Effectiveness of Marine Protected Areas (MPA)

Recent research published in the journal “Conservation Letters” reveals the limitations of many of the world’s largest Marine Protected Areas (MPAs), questioning their ability to deliver expected benefits to both people and nature. The study, led by a team of scientists from the Marine Conservation Institute, focused on the 100 largest MPAs, which account for 90% of the total global area of marine protected regions.

The findings are concerning:

  • Only one-third of the areas within these MPAs offer a level of protection likely to yield significant benefits for nature.
  • A quarter of the areas within these MPAs have not yet been implemented, meaning there is no real protection in place.
  • Moreover, over one-third of the area within these MPAs allows industrial activities or other intensive exploitations, such as large-scale fishing, which significantly contribute to the depletion of marine biodiversity.
  • Most of the large, fully protected areas are located in isolated overseas territories, managed by countries such as the United Kingdom and the United States.


The study, based on criteria from “The MPA Guide: A framework to Achieve Global Goals for the Ocean,” published in “Science” in September 2021, shows that current monitoring and reporting methods may overestimate the effectiveness of MPAs. The analysis underscores the need for effective implementation and management of MPAs and their expansion across all marine ecosystems.

MPAs, managed with the long-term conservation of nature in mind, aim to protect marine biodiversity, support healthy ecosystems, and provide benefits for humans and the environment. However, the results of the study challenge the effectiveness of current conservation efforts in achieving the stated goals of marine protection.

The analysis reveals significant differences in the design, regulations, and management of MPAs, leading to a diversity of conservation outcomes. For example, some MPAs allow activities such as resource extraction or industrial fishing, which are at odds with conservation goals. About 9.7 million square kilometers, or nearly 37% of the areas studied, allow highly destructive industrial activities, which are incompatible with conservation. This discrepancy raises concerns about the effectiveness of MPAs in achieving their intended outcomes. Implementing the standards from “The MPA Guide” can bring clarity to these issues, though some areas still do not meet international standards.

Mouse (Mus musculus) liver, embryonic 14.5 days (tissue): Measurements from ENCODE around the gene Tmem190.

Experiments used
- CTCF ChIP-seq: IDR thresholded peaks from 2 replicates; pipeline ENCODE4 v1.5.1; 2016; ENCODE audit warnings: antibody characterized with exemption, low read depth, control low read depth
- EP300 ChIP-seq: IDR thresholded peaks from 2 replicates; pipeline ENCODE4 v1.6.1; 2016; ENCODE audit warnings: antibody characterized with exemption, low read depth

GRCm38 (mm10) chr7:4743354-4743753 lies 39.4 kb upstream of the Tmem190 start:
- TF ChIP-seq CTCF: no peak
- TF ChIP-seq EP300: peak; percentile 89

Currently, the World Database of Protected Areas lists over 18,000 MPAs covering about 30 million square kilometers, or about 8% of the world’s ocean area. The analysis shows that the 100 largest MPAs account for most of this area, with about 75% of it being actively managed or already implemented. The rest are waiting for implementation, and the lack of proper management in these areas means they are no different from the surrounding waters and do not provide any conservation benefits.

In addition to many large MPAs being located in remote overseas territories, leaving key habitats and species unprotected, important areas already heavily impacted by human activity also need to be included in an MPA network. As nations strive to meet Goal 3 of the Global Biodiversity Framework (protecting at least 30% of the oceans by 2030), it is critical that the quality and standards of MPAs are regularly reviewed and documented, which is crucial for achieving the anticipated ecological and socio-economic benefits.

About the author

Picture of Grzegorz Bubak

Grzegorz Bubak

My fascination with marine aquariums began over two decades ago when I stumbled upon an article about this topic in a magazine. Since then, the underwater world has become my obsession and passion, shaping my everyday life. I started my adventure with marine aquariums with soft corals, which were my first step into this fascinating world. Over time, captivated by the diversity and beauty of SPS corals, I decided to focus on their cultivation, which continues to fill me with constant wonder.

Thanks to my experience and passion for marine aquariums, I am ready to share my knowledge and expertise with other enthusiasts in this field. I am happy to be part of the Reef Pedia community, which serves as an invaluable source of information for all marine aquarium lovers.